Residential Property Management/Excessive noise from neighbors

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Question
Dear Mr. Leske,

I live in a pretty good neighborhood projects in Manhattan with my mother and father. It's part of the New York City Housing Authority. Maybe about 2 months ago, our new neighbors directly above us moved in. We just never heard that kind of noise before. It was exceeding. A lot of running, slamming, banging, furniture dragging. It sounded like people were brawling. One day, we heard 3 loud BOOMS against our ceiling like a pile driver. My mother is hard of hearing, but she heard it. Sometimes it went all day and sometimes late at night. We didn't know what to do, but I opted to be patient. Finally, my father paid a couple of visits, but then he began clanging on the pipes.  

From what I understand, she is a mother of about 4 or 5 children. All under 16, I guess. There seems to be no father. She moves the table twice a day to mop. She has two children who fight with each other.

There was dramatic improvement after my father did what he did. I tried to be appreciative, but the stomping of feet, the running would start up again. I didn't tell my father, but I would hear a tapping of a beat against my ceiling sometimes-- almost like it was a taunt. The times of peace would break out into rashes of a more mute slamming and commotion.

Between my father clanging and them stopping, only to start again a few days later, it's affecting my nerves. I didn't tell them this, but I've been going through a severe depression and the constant noise has me on edge. I was prescribed Zoloft at a low dosage and I'm seeing a therapist. It's helped, but I'm literally at the end of my rope today and I'm seriously considering going upstairs to talk to her myself. I've looked on the internet for what I can do to make an appeal for the same consideration that I'm positive this family would want for themselves. Even more difficult, is my father himself can be pretty loud and I don't altogether trust the people of my management office. There's some questionable ethics.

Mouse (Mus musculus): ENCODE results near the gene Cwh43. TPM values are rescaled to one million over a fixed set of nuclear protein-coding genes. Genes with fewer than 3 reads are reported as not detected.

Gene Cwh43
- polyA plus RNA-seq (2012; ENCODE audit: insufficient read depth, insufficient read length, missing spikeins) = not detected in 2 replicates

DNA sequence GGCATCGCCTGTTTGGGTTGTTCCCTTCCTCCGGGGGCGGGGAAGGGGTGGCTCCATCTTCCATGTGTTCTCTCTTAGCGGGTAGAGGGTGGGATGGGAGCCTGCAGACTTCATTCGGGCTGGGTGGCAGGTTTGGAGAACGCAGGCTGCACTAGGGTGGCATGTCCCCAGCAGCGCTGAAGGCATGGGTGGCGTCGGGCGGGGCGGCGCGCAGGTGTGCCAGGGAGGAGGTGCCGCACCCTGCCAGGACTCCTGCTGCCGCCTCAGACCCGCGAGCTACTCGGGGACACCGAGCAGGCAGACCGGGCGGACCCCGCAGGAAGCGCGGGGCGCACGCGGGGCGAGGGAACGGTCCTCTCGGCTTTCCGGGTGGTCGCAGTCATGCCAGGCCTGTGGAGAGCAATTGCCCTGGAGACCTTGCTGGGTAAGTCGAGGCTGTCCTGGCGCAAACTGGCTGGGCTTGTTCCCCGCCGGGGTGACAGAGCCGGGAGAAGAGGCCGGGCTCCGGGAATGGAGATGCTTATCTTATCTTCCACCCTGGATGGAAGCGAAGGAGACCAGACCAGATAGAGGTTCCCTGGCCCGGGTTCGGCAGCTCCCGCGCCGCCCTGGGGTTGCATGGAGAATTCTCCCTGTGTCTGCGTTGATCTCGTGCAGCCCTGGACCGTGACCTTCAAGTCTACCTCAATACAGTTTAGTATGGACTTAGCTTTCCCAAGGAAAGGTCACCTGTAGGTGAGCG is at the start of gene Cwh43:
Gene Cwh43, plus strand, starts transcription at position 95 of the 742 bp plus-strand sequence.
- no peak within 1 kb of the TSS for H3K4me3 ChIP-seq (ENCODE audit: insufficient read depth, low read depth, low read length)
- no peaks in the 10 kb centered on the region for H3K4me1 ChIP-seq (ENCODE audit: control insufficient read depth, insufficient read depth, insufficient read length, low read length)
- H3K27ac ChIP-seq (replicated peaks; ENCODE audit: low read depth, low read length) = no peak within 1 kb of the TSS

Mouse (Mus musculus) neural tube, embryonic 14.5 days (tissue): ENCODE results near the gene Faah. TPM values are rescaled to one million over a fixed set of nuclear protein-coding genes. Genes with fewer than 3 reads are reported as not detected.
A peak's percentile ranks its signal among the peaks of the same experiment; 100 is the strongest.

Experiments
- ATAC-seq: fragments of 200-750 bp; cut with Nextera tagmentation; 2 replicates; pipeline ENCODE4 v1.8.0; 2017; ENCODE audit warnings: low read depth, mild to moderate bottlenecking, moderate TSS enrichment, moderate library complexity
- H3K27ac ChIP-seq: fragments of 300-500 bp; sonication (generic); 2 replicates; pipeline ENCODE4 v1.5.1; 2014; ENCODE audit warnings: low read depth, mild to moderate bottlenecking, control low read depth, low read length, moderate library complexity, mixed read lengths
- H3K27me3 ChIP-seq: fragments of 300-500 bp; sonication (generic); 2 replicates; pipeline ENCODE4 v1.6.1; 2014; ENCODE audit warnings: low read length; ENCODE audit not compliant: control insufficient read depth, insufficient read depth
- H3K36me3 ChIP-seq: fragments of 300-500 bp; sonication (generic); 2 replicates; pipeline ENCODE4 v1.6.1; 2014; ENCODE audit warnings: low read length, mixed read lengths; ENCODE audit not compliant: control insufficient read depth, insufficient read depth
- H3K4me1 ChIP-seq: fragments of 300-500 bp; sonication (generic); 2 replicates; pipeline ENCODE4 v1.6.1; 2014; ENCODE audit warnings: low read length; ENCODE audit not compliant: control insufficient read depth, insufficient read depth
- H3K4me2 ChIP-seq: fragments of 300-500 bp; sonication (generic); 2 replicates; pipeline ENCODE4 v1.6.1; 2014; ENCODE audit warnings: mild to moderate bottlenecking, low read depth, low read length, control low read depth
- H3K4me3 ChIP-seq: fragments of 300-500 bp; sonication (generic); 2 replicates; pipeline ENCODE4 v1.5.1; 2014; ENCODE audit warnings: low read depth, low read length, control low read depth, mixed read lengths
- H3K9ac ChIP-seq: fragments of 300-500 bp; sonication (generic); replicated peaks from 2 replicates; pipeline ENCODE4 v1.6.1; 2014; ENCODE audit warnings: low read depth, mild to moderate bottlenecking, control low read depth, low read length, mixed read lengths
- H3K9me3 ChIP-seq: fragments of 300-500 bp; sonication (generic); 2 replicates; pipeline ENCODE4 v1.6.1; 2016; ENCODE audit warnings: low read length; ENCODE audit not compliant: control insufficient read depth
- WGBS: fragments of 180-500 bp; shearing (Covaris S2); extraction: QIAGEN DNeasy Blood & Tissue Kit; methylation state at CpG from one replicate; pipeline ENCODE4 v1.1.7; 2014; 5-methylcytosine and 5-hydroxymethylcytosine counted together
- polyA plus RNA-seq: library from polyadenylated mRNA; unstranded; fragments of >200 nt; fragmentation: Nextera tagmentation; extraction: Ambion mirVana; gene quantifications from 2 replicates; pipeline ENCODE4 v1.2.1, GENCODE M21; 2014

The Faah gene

I'm not a jerk, Mr. Leske. I have sympathy for this woman and her children. It's one of the reasons why I've dragged my heels about intervening. I've seen her twice in the elevator with her family and I've been very respectful; I've held the door open when getting off. This is my normal manner as I treat all of my neighbors this way, even those who don't like me. It hurts me that my family could be treated this way and pain adds to the stress. It's not something I want to admit if I can avoid it.

I'm asking you to please advise me. This is a good building. We've had our share of bad neighbors, but for the most part it is a decent building. Please help me.

Sincerely,

David

Answer
--- Hello David,

I like your question, in fact i think it would be good for you copy/paste your concerns into a letter and give it or tape it on your neighbors door. Or email to your landlord. You should not have to live like this, you have the right to live a peaceful life. If this does not work you need to file a formal complaint, or of course you could move but what if your new place was no better?

I am not an Attorney and can only give you my personal opinion.

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Donald J. Leske II

Expertise

Advocate for Landlord & Tenant Rights. Based in Washington State as a Licensed Real Estate Broker and Property Manager. I am a Landlord but I am not a Lawyer. Ask any question dealing with the rental of residential properties, including; 1. Evictions. 2. Maintenance & repair issues. 3. How to set a fair rental price. 4. When to hire a property manager. 5. Selling and how to determine value. 6. Basic tax questions and Legal issues ok, but most will be referred to a professional in that field.

Experience

I have 30 years experience in Property Management with about 560 clients, plus I own my own Real Estate Brokerage (www.Homesandproperties.com) with expanded experience & training in Short Sales, Foreclosure negotiations and rental property management. I write an informal online Real Estate News Magazine and am a member of NARPM, National Association of Residential Property Managers and have been quoted by News Agencies.

Organizations
NARPM, NWMLS, ABR Certified

Publications
Rated and reviewed Editorials, Advice and short Articles at Trulia, Active Rain and All Experts online.
Trulia.com Advice Contributor
Activerain.com contributor
All Experts contributor

Education/Credentials
ABR Certified, State of Washington Licensed Agent & Broker. Past member of BBB, Chamber of Commerce and Board of Realtors.

Awards and Honors
2003, 2004, 2005, 2006 Presidents Gold Award for high achievement, John L. Scott Realty. - "Shining Star Award" 2006 - 03/04/05/06 All Star of the Year Award for excellence.

Past/Present Clients
See client testimonies at: http://www.bci-properties.com/testimonies.htm

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